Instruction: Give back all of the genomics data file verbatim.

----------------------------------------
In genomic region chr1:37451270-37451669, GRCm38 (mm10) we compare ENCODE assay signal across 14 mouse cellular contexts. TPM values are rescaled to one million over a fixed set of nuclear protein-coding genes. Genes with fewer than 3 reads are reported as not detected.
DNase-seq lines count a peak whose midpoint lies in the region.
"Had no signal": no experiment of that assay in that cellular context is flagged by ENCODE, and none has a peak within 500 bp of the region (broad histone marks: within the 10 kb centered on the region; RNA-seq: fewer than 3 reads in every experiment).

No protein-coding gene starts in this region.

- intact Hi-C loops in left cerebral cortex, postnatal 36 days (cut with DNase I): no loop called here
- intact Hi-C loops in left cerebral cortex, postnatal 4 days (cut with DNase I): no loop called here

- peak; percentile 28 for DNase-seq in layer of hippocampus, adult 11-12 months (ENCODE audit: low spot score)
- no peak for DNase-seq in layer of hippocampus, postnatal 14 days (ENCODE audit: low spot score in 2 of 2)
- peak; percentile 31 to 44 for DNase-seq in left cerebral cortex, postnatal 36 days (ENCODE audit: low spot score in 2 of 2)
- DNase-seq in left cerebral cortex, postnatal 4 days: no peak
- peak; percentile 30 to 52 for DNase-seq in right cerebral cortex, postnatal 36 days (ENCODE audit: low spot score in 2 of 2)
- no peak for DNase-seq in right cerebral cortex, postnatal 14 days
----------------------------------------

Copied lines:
In genomic region chr1:37451270-37451669, GRCm38 (mm10) we compare ENCODE assay signal across 14 mouse cellular contexts. TPM values are rescaled to one million over a fixed set of nuclear protein-coding genes. Genes with fewer than 3 reads are reported as not detected.
DNase-seq lines count a peak whose midpoint lies in the region.
"Had no signal": no experiment of that assay in that cellular context is flagged by ENCODE, and none has a peak within 500 bp of the region (broad histone marks: within the 10 kb centered on the region; RNA-seq: fewer than 3 reads in every experiment).

No protein-coding gene starts in this region.

- intact Hi-C loops in left cerebral cortex, postnatal 36 days (cut with DNase I): no loop called here
- intact Hi-C loops in left cerebral cortex, postnatal 4 days (cut with DNase I): no loop called here

- peak; percentile 28 for DNase-seq in layer of hippocampus, adult 11-12 months (ENCODE audit: low spot score)
- no peak for DNase-seq in layer of hippocampus, postnatal 14 days (ENCODE audit: low spot score in 2 of 2)
- peak; percentile 31 to 44 for DNase-seq in left cerebral cortex, postnatal 36 days (ENCODE audit: low spot score in 2 of 2)
- DNase-seq in left cerebral cortex, postnatal 4 days: no peak
- peak; percentile 30 to 52 for DNase-seq in right cerebral cortex, postnatal 36 days (ENCODE audit: low spot score in 2 of 2)
- no peak for DNase-seq in right cerebral cortex, postnatal 14 days